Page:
After traveling the globe and perusing countless architecture publications, the world’s largest potato farmer had decided: He wanted to live in an urban loft in an old warehouse. The Fargo-based businessman didn’t have to look far. A former commercial laundry, built in 1923 and long vacant at a busy intersection in downtown Fargo, was available.
Chris Hawley, principal of Chris Hawley Architects in Fargo, won the design commission and transformed the 19,000-square-foot, terracotta and brick behemoth into a three-level home, in large part by “treading lightly around all the features that were already there,” Hawley says. Those features include heavy timber construction, poured concrete floors, brick walls, loading-dock doors, an enormous front entrance (that had been blocked off), and the building’s existing raw finishes. Windows were replaced with tripled-glazed, low-E updates.
“We made our own rules,” the architect says of his approach to the project. “One rule was that we’d expose any column and beam connections—no matter where they showed up,” even if that meant cutting a hole in a drywall ceiling around a column. Another rule: “The client said that anywhere he’d be brushing his teeth, making food, or sleeping, he didn’t want any dirt falling on him. Old warehouses tend to be dusty, so in those locations we treated the ceiling so it wasn’t exposed.”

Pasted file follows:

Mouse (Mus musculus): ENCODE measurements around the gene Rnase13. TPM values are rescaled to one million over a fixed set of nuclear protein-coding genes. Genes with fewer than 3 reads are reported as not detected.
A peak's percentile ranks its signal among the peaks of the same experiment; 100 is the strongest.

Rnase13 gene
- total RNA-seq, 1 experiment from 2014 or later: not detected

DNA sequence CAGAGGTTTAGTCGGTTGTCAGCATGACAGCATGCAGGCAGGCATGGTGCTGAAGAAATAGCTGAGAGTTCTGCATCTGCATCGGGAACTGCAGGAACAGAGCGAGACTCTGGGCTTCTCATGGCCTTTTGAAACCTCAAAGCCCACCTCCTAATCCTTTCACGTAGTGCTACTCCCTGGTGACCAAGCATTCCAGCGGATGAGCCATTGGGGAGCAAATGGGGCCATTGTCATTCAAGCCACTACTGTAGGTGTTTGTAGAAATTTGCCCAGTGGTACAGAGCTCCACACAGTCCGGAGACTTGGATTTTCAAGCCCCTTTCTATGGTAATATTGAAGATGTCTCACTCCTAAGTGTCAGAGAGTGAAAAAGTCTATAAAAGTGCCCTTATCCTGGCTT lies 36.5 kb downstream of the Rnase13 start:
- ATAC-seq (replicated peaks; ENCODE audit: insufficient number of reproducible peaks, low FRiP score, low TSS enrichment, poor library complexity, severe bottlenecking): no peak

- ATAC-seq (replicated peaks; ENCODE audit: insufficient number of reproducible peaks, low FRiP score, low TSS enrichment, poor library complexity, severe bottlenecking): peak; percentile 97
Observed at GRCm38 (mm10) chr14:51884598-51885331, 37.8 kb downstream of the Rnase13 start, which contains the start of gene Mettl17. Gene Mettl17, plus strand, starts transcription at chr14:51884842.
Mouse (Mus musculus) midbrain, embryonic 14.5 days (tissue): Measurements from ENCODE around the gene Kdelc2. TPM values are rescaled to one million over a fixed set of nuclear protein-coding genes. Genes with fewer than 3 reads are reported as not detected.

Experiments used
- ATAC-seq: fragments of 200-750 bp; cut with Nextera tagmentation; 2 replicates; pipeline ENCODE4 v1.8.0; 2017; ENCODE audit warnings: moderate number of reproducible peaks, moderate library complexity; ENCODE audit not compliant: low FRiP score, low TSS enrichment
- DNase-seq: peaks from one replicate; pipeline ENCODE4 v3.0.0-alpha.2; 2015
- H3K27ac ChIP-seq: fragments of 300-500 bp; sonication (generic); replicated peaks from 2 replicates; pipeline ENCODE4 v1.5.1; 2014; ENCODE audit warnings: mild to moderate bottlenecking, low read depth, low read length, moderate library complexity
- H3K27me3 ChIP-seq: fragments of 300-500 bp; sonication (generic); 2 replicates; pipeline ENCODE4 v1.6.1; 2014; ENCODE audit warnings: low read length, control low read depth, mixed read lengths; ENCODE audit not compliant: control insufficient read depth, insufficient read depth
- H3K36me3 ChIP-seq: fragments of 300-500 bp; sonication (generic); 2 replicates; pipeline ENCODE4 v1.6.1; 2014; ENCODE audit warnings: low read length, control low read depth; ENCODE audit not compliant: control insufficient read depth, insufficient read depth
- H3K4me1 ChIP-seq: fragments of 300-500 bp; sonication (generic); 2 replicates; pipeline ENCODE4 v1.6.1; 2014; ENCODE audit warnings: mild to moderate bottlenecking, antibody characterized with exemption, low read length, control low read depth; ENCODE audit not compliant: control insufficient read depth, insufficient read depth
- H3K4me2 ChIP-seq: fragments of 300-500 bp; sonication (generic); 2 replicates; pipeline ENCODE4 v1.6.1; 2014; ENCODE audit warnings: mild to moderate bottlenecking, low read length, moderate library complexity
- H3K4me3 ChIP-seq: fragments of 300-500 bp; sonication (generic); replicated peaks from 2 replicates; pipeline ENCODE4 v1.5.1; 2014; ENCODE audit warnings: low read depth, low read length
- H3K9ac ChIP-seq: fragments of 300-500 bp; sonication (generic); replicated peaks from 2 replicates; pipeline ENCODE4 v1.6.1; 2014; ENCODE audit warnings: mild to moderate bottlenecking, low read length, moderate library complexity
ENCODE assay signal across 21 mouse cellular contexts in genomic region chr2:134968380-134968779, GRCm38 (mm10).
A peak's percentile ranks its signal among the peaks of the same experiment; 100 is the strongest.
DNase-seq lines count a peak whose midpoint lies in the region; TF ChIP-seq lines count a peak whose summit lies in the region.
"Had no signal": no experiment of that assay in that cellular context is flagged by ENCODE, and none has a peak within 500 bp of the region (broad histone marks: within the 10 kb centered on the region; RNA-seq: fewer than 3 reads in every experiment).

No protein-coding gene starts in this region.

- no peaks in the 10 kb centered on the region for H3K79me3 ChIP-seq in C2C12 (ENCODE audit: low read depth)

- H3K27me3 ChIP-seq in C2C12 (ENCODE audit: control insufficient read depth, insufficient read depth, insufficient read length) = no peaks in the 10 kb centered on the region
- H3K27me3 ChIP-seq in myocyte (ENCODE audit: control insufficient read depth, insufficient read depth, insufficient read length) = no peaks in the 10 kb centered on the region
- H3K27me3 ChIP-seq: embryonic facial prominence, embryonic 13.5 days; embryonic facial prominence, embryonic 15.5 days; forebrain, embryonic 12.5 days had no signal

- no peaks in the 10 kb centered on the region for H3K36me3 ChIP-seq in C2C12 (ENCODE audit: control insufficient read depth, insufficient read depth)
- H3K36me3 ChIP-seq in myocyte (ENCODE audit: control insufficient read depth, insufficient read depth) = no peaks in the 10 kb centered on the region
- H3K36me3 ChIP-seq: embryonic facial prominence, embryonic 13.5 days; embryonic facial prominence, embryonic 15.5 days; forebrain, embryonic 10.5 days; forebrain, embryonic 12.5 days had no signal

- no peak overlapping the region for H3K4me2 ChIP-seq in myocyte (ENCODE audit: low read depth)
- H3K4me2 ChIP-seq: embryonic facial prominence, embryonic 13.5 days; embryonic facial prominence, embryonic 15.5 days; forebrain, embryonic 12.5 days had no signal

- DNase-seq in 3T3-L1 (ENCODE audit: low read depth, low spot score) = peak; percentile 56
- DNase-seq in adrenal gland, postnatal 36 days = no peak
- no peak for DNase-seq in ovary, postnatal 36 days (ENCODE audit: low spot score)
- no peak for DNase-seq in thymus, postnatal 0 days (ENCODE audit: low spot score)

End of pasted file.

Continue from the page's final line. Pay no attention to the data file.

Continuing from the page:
Hawley divided the structure into three zones with three purposes. The main or street level is the public area for entertaining. Here the architect inserted a long curved bar of steel, poured concrete, and Douglas fir; a wine storage room (repurposing some of the laundry’s old windows for walls); and sitting areas with a fireplace where the furniture can be easily moved for dancing. The first level also includes the “cedar room,” a lounge area in which a large-screen TV and speakers are embedded in a cedar-block surround, and a guest bedroom, bath, and kitchenette.
A custom zigzag steel stair leads to the second level, the family’s private quarters. Here Hawley peeled off a white bead-board ceiling—which he reused in a sunroom with a large hanger door on the first level—and sandblasted the white-painted brick to its natural color. The couple’s master suite is on one end of the second story; their two college-age sons each have a suite on the other end. In between is an open living area with kitchen, concrete-block pizza oven, dining table, and sitting area with a linear fireplace. The second-level deck has a corrugated metal roof, a sauna tucked behind the outdoor kitchen, a floor of cast-concrete pavers, and cedar planting boxes.
The lower level—site of the original loading dock and the boiler room—is the family’s gym. Hawley inserted a resistance pool for lap swimming into the floor and fitted the workout equipment between existing columns and mechanical equipment. A garage built in the 1980s houses a collection of classic cars.
“The design actually didn’t change from our first meeting to the completion of the project,” Hawley says. “The client didn’t want us to dance around the old building, but rather embrace it. And we did.” chrishawleyarchitects.com